Retire Early and Then Start a Company

With the popular conversation about making lifestyle adjustments to be an entrepreneur, there’s another, more aggressive option: retire early and then start a company. The Washington Post recently profiled Mr. Money Mustache, a man in Colorado that retired at age 30 and now writes a popular blog on happiness and retiring early with a modest lifestyle. If you haven’t read about his approach, start with Getting Rich: From Zero to Hero in One Blog Post.

So, the idea is to reduce lifestyle expenses as much as possible combined with saving enough money such that you can live solely off investments forever. For many people, it’s somewhere in the neighborhood of $20,000/year in expenses, and thus $500,000 in investments (assuming you live off 4% of the investments per year). In places like Atlanta, this is readily doable, even with a small family, by having an extremely modest lifestyle (own a $200,000 house with no mortgage, always cook at home, have catastrophic health insurance, share one used Honda with no car payments, etc).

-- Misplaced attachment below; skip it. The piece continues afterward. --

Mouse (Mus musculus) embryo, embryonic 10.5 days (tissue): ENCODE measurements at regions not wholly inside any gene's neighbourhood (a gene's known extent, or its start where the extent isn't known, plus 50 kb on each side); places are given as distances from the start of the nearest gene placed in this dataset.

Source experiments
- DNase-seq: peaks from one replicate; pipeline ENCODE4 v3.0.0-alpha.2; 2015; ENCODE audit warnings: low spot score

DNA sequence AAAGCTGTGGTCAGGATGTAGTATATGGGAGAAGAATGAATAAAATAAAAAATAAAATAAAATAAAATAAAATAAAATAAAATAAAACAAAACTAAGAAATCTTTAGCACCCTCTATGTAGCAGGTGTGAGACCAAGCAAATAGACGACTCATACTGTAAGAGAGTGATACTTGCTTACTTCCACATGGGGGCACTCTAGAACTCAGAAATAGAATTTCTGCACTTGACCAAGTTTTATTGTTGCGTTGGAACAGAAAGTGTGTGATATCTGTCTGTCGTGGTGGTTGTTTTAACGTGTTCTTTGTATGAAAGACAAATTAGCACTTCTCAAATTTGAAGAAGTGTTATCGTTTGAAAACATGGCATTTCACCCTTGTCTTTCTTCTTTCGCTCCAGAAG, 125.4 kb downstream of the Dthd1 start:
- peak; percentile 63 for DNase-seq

After retiring early, starting a company or joining a startup becomes easy as there isn’t pressure or a self-imposed timeline to get back to a previous salary or compensation level. There also isn’t the feeling that you have to raise money from investors before taking the plunge, as you control your own destiny.

Retiring early isn’t for everyone, but it should be evaluated as a potential path.

What else? What are your thoughts on retiring early and starting a company?

2 thoughts on “Retire Early and Then Start a Company

  1. But… does that mean that by retiring at age 30, you expect to win more money in the long run through a startup? Its a relatively large risk decision to take considering many people want to live a comfortable life with their family. Follow me

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